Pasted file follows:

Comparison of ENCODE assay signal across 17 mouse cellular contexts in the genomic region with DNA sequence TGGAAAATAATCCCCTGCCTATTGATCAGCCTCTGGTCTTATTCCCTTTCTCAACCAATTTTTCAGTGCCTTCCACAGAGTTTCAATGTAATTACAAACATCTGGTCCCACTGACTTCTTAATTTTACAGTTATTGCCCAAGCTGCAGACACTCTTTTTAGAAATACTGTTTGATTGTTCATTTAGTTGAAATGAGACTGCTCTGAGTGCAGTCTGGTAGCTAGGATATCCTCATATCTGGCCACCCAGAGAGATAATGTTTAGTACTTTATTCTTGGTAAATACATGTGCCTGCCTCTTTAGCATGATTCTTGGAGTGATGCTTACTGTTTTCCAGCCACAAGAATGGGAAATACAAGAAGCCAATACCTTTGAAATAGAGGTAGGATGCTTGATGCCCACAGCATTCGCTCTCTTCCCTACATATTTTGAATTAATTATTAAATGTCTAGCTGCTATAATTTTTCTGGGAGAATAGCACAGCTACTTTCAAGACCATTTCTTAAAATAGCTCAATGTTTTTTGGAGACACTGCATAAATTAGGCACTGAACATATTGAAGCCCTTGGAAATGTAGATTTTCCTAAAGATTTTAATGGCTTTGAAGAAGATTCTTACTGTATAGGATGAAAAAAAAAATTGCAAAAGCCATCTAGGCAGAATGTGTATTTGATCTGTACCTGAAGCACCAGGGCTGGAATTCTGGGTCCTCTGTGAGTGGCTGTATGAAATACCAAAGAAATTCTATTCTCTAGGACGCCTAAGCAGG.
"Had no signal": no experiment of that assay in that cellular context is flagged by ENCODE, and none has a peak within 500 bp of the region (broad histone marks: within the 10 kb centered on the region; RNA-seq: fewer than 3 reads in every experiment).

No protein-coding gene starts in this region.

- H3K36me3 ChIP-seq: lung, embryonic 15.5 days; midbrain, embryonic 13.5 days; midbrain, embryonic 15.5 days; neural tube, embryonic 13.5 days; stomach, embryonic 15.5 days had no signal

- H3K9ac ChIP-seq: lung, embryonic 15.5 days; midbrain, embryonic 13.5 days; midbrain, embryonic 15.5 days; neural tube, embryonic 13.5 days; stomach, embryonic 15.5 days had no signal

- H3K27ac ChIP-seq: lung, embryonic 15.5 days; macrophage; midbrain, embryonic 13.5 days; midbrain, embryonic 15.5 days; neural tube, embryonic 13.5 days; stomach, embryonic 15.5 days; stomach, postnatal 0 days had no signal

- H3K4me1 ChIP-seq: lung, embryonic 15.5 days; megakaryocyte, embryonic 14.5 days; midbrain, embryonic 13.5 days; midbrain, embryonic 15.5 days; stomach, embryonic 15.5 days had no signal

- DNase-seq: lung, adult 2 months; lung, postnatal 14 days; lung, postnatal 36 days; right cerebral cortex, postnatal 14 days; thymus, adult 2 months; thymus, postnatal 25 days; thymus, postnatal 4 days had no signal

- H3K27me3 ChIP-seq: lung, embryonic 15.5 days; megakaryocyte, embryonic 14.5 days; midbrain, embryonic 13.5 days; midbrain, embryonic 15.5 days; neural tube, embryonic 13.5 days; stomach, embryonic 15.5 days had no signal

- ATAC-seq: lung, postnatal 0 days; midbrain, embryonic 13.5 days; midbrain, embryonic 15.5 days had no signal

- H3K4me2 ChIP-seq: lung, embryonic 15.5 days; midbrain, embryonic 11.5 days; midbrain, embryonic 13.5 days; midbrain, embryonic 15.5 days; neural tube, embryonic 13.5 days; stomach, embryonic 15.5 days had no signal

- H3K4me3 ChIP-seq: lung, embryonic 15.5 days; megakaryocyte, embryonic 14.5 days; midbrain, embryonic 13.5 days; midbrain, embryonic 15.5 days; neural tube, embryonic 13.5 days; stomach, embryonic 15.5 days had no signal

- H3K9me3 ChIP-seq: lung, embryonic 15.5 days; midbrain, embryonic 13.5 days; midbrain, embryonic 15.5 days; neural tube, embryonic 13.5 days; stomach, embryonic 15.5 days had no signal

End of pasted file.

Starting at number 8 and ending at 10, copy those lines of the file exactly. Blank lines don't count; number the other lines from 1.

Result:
- DNase-seq: lung, adult 2 months; lung, postnatal 14 days; lung, postnatal 36 days; right cerebral cortex, postnatal 14 days; thymus, adult 2 months; thymus, postnatal 25 days; thymus, postnatal 4 days had no signal

- H3K27me3 ChIP-seq: lung, embryonic 15.5 days; megakaryocyte, embryonic 14.5 days; midbrain, embryonic 13.5 days; midbrain, embryonic 15.5 days; neural tube, embryonic 13.5 days; stomach, embryonic 15.5 days had no signal

- ATAC-seq: lung, postnatal 0 days; midbrain, embryonic 13.5 days; midbrain, embryonic 15.5 days had no signal